Keywords: Climate change effects, agricultural sector, mitigation and adaptation, Italian Regions efficiency, stochastic frontier approach
    JEL: Q10 Q54
    Date: 2014–01–30
  11. By: Ferreira Filipe, Sara; Grammatikos, Theoharry; Michala, Dimitra
    Abstract: In the European Union, small and medium sized enterprises (SMEs) represent 99% of all businesses and contribute to more than half of the total value-added. In this paper, we develop distress prediction models for SMEs using a dataset from eight European countries over the period 2000-2009. We examine idiosyncratic and systematic covariates and find that the first discriminate between healthy and distressed firms based on their relative level of risk, whereas the second move the overall distress rates. Moreover, SMEs across Europe are vulnerable to the same idiosyncratic factors but systematic factors vary in different regions. Also, micro SMEs are more vulnerable to these systematic factors compared to larger SMEs. The paper contributes to the literature in several ways. First, using a sample with many micro companies, it offers unique insights into the European small business sector. Second, it is the first paper to explore distress in a multi-country setting, allowing for regional comparisons and uncovering regional vulnerabilities. Third, by incorporating systematic dependencies, the models can capture changes in overall distress rates and comovements during economic cycles.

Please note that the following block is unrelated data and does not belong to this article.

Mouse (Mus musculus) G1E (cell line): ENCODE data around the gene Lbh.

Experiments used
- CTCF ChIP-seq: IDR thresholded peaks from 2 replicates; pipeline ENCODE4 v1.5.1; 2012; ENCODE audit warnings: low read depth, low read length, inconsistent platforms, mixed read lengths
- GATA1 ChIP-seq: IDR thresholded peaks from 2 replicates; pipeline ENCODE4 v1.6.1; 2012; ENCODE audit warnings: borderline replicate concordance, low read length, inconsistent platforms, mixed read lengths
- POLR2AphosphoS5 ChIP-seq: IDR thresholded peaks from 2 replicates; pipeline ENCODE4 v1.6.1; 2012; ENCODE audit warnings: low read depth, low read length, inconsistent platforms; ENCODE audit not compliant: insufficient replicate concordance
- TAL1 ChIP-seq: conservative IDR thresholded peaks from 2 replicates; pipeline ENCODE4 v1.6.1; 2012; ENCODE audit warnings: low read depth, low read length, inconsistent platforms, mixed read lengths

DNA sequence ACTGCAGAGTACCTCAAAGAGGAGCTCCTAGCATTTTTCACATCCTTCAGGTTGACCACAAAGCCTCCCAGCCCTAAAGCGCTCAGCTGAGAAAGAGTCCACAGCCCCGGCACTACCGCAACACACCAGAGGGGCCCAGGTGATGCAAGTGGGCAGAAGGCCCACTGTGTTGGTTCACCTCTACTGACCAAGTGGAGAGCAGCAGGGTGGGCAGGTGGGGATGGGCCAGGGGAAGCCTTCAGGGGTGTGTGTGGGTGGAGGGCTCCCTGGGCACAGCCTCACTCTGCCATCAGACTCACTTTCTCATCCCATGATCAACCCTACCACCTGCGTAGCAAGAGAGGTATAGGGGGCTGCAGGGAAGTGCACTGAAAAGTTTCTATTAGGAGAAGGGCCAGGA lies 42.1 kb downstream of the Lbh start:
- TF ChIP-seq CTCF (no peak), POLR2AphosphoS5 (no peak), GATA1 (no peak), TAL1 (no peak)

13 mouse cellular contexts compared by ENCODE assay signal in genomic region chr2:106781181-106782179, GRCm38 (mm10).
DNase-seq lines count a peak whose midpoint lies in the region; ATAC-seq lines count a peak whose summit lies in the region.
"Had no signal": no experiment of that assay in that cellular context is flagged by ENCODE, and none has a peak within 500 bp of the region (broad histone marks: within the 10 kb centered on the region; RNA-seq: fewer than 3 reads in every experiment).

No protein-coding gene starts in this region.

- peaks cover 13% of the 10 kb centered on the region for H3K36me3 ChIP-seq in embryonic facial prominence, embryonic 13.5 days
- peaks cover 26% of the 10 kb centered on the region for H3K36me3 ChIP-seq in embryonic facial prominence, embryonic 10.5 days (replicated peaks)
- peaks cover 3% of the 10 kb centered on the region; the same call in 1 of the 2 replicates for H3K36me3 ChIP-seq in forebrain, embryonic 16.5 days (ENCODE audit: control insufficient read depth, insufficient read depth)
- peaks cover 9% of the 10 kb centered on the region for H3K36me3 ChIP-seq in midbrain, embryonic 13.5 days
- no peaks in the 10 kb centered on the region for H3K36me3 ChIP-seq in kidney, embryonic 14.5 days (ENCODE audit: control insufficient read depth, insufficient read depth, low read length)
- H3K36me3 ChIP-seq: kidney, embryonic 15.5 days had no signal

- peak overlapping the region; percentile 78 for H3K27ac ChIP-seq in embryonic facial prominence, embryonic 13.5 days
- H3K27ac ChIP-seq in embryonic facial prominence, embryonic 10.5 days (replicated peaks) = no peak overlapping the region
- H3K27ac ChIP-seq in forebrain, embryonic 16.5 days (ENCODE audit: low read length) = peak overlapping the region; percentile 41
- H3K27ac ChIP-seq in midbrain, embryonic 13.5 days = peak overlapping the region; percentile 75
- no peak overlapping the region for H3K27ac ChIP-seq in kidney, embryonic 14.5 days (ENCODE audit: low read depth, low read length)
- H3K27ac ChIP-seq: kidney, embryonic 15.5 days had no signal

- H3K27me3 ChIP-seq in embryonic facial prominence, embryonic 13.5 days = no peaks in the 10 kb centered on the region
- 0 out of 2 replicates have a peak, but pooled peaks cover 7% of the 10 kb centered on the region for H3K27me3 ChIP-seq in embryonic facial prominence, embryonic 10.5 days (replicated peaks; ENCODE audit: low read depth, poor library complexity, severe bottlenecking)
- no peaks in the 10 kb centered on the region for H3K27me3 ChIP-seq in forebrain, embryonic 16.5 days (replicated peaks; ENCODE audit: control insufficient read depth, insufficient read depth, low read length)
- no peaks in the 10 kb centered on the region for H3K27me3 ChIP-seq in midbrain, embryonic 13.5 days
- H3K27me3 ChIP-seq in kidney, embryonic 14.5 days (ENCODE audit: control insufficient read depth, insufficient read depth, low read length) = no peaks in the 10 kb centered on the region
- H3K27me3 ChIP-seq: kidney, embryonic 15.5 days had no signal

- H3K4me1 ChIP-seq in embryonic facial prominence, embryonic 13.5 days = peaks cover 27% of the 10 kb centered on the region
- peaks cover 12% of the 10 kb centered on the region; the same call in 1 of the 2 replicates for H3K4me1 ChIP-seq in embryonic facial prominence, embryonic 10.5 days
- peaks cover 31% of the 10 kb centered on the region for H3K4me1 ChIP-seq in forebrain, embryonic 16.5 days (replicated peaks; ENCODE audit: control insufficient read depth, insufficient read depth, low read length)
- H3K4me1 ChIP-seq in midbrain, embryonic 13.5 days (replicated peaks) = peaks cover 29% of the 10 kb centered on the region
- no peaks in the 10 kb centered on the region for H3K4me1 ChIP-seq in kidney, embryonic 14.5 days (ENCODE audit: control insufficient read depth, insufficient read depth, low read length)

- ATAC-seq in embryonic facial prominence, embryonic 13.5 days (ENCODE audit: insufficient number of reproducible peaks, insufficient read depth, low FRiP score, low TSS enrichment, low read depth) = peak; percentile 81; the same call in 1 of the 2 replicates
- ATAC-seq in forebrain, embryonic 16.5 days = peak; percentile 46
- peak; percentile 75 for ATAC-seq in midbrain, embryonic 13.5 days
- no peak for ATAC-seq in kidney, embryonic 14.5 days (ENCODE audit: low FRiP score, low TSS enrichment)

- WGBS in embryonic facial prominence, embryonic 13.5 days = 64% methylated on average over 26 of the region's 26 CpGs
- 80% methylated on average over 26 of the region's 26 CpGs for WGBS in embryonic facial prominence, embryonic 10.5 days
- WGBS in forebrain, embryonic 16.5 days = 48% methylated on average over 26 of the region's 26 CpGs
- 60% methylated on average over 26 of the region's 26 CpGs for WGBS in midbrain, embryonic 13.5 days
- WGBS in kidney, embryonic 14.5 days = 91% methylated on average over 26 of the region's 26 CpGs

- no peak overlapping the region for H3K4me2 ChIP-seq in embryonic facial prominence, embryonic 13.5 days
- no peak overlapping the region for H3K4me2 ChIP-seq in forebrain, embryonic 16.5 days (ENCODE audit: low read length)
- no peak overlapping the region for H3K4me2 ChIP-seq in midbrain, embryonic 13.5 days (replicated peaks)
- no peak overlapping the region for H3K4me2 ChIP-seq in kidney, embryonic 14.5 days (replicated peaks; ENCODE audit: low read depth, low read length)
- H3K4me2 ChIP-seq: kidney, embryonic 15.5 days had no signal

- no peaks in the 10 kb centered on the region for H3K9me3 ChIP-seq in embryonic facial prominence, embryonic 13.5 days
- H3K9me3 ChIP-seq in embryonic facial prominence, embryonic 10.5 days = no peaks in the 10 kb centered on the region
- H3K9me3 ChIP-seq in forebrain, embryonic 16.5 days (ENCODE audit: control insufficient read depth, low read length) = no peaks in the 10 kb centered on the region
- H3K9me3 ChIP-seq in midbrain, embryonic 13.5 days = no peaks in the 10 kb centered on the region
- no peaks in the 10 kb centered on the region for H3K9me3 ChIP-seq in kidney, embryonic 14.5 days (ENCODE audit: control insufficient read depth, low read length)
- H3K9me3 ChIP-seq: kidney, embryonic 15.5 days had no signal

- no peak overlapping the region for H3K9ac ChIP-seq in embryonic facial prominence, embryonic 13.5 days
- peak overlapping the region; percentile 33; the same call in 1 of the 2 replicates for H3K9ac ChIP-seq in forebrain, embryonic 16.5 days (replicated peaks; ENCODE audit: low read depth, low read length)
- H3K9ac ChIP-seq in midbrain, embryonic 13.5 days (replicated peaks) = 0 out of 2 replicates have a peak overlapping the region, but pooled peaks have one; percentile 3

Keywords: credit risk, distress, forecasting, SMEs, discrete time hazard model, multi-period logit model, duration analysis
    JEL: C13 C41 C53 G33
    Date: 2014–02–01
  12. By: Del Bono, Emilia; Grunberger, Klaus; Vuri, Daniela